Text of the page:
May 2005
Volume 46, Issue 13
Free
ARVO Annual Meeting Abstract  |   May 2005
Comparison of IOP Response to Topical Beta–Adrenergic Antagonists and Prostaglandin Analogues in African Americans and Whites: The Ocular Hypertension Treatment Study (OHTS)
Author Affiliations & Notes
  • S.L. Mansberger
    Devers Eye Institute, Portland, OR
  • B.A. Hughes
    Kresge Eye Institute, Wayne State University School of Medicine, Detroit, MI
  • M.O. Gordon
    Ophthalmology and Visual Sciences, Washington University School of Medicine, St. Louis, MO
  • S.L. Spaner
    Ophthalmology and Visual Sciences, Washington University School of Medicine, St. Louis, MO
  • J.A. Beiser
    Ophthalmology and Visual Sciences, Washington University School of Medicine, St. Louis, MO
  • G.A. Cioffi
    Devers Eye Institute, Portland, OR
  • M.A. Kass
    Ophthalmology and Visual Sciences, Washington University School of Medicine, St. Louis, MO
  • Ocular Hypertension Treatment Study (OHTS) Group
    Devers Eye Institute, Portland, OR
  • Footnotes
    Commercial Relationships  S.L. Mansberger, Alcon R; Pfizer R; B.A. Hughes, Alcon R; M.O. Gordon, None; S.L. Spaner, None; J.A. Beiser, None; G.A. Cioffi, Alcon C, R; Pfizer C, R; Allergan C, R; Santen C, R; M.A. Kass, Pfizer F.
  • Footnotes
    Support  NIH grants EY 09307, EY 09341, Merck Research Laboratories and Unrestricted Grants from Research to
Investigative Ophthalmology & Visual Science May 2005, Vol.46, 2449. doi:
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      S.L. Mansberger, B.A. Hughes, M.O. Gordon, S.L. Spaner, J.A. Beiser, G.A. Cioffi, M.A. Kass, Ocular Hypertension Treatment Study (OHTS) Group; Comparison of IOP Response to Topical Beta–Adrenergic Antagonists and Prostaglandin Analogues in African Americans and Whites: The Ocular Hypertension Treatment Study (OHTS) . Invest. Ophthalmol. Vis. Sci. 2005;46(13):2449.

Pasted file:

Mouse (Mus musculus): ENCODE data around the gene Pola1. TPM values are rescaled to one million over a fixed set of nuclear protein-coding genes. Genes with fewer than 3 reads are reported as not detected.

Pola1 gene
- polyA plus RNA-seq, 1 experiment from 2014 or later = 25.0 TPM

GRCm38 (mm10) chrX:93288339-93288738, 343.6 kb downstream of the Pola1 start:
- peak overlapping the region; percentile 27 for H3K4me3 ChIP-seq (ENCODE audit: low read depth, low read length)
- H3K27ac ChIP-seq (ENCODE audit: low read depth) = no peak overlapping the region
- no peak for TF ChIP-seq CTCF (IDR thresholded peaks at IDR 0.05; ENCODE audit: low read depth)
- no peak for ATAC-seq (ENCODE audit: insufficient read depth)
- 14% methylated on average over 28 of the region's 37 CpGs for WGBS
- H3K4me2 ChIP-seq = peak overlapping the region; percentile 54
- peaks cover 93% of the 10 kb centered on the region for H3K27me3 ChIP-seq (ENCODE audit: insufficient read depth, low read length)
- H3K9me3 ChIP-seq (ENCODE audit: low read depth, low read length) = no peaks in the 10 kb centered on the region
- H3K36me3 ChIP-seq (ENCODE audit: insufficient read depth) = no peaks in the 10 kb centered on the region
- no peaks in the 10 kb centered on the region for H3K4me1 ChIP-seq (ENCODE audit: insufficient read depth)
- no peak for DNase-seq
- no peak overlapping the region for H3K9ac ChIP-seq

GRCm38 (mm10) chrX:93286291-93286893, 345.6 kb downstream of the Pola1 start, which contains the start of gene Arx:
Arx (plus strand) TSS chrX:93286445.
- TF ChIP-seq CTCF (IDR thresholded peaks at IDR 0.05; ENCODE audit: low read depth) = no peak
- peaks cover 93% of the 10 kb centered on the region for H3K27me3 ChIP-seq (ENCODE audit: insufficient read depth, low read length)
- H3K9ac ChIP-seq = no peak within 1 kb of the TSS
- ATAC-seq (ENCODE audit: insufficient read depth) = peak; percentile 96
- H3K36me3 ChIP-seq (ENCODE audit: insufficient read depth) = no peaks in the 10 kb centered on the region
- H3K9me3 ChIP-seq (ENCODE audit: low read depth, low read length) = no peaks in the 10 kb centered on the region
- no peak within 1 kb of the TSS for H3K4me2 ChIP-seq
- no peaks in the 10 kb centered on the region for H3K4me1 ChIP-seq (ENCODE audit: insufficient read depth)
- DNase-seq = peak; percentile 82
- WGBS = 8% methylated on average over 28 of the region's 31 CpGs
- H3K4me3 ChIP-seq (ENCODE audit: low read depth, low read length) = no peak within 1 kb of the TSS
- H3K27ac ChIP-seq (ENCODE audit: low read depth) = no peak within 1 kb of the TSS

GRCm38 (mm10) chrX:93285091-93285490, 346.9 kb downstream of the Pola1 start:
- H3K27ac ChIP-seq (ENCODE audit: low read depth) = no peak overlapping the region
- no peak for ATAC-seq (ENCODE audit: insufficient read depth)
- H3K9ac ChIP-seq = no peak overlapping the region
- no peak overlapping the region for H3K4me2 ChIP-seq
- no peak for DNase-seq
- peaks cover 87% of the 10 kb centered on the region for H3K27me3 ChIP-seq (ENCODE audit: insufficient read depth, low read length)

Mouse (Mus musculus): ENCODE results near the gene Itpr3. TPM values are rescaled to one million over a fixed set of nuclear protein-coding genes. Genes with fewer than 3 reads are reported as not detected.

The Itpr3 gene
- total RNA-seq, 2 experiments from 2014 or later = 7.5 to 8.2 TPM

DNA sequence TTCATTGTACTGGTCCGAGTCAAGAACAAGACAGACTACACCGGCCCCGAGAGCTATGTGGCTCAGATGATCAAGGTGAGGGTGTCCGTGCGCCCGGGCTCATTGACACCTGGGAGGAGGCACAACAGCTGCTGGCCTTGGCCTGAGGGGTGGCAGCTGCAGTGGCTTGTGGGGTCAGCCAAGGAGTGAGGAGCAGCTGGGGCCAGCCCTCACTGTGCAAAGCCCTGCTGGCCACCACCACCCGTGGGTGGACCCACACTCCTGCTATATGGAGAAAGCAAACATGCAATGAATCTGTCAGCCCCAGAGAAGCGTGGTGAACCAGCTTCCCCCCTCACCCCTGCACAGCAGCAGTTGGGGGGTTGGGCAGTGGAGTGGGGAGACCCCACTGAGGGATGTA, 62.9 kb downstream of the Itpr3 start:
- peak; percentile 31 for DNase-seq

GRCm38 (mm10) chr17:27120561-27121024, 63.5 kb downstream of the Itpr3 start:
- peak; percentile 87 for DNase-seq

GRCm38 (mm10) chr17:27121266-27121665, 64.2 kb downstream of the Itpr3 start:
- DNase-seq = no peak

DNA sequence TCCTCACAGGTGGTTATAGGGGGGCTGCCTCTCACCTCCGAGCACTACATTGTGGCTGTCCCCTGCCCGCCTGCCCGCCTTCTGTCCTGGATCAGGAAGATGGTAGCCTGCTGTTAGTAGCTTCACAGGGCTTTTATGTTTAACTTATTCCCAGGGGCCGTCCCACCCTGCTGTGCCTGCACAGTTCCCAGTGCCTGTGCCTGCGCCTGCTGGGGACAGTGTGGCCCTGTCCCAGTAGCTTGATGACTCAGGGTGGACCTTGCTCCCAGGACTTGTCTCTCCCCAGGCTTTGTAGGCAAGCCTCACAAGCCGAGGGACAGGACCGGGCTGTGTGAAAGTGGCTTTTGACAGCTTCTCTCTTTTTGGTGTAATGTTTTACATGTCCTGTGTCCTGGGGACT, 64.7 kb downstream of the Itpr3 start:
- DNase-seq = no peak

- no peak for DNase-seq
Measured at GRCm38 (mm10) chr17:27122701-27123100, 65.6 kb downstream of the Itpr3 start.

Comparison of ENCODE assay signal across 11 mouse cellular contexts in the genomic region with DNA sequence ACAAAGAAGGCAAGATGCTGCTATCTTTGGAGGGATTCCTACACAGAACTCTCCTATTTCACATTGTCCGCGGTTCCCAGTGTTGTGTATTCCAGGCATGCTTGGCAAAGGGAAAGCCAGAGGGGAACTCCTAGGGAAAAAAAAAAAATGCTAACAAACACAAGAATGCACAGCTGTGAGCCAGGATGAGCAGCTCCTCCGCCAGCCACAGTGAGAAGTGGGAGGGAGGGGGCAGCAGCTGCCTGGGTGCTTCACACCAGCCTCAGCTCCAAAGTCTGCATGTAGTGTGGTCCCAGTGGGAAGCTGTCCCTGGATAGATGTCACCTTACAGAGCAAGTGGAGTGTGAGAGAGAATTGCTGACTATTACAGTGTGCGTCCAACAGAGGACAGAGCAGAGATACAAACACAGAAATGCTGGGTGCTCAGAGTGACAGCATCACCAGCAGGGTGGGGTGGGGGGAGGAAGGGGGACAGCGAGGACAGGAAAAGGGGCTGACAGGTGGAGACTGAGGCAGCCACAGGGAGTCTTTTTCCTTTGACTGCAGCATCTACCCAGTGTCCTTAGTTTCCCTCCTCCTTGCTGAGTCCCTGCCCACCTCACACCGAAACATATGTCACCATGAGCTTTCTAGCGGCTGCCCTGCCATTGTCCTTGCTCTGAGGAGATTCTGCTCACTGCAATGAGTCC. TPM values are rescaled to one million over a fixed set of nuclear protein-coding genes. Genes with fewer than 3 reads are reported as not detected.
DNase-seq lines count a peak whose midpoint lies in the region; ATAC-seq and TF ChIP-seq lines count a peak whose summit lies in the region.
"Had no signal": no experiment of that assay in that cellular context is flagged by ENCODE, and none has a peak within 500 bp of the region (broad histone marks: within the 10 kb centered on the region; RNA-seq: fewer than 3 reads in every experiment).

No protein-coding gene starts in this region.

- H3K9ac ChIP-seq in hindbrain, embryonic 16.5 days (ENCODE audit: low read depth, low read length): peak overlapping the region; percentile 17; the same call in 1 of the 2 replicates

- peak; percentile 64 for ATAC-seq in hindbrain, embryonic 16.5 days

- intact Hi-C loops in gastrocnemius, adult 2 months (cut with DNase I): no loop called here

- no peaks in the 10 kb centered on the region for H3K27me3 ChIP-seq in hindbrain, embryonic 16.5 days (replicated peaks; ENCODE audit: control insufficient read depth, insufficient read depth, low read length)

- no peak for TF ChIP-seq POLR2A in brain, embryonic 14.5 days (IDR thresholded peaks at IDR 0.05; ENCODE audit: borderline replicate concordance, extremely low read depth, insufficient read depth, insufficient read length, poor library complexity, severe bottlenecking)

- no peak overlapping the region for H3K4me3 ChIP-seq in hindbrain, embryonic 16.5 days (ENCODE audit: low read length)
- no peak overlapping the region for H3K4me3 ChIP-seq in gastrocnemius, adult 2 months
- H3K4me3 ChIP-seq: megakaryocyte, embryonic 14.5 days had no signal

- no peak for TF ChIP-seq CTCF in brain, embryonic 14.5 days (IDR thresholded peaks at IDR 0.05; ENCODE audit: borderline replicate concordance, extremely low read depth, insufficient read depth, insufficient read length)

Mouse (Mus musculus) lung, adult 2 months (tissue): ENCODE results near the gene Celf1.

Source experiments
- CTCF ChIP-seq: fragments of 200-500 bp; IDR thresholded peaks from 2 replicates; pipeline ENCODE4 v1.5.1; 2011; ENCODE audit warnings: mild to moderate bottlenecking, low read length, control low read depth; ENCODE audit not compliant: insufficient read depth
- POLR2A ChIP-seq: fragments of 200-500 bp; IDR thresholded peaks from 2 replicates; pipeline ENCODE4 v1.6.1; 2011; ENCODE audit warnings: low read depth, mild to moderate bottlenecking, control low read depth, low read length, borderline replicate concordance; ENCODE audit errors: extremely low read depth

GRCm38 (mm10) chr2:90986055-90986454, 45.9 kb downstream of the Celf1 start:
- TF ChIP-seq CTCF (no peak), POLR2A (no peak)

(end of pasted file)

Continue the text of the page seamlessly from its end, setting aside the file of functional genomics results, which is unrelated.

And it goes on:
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Abstract
 
Abstract:
 

To compare IOP responses of self–identified African American and White participants in the initial one–eyed trials with either topical beta adrenergic antagonists or prostaglandin analogues.

 

Of the 1,636 participants randomized in the OHTS, 817 subjects were assigned to receive topical ocular hypotensive medication. Monotherapy was initiated in the eye with the higher baseline IOP in a one–eyed trial of 4–6 weeks duration. Topical medication was selected at the investigator’s discretion. After June 2002, participants originally randomized to observation were offered medication and started one–eyed trials. Because most one–eyed trials were conducted with non–selective beta blockers and prostaglandin analogues, we only report these classes of medications.

 

In the multivariate model, baseline intraocular pressure and corneal thickness had a strong association with the magnitude of the IOP reduction in the treated eye (p<0.0001). By univariate analysis, ethnic differences in response were evident, but after adjustment for baseline IOP, central corneal thickness, history of diabetes, systemic hypertension, age and gender (SEE TABLE), no differences in IOP response remained between self–identified African Americans and Whites in the initial one–eyed trial with non–selective beta blockers (p=0.90) or with prostaglandin analogues (p=0.15).

 

 

There appears to be no difference between self–identified African Americans and Whites in IOP response to non–selective beta blockers or prostaglandin analogues in initial one–eyed trials in OHTS. Adjusting for baseline IOP and corneal thickness is important when comparing response to ocular hypotensive medication in different ethnic groups.

 

 
Keywords: clinical (human) or epidemiologic studies: treatment/prevention assessment/controlled 
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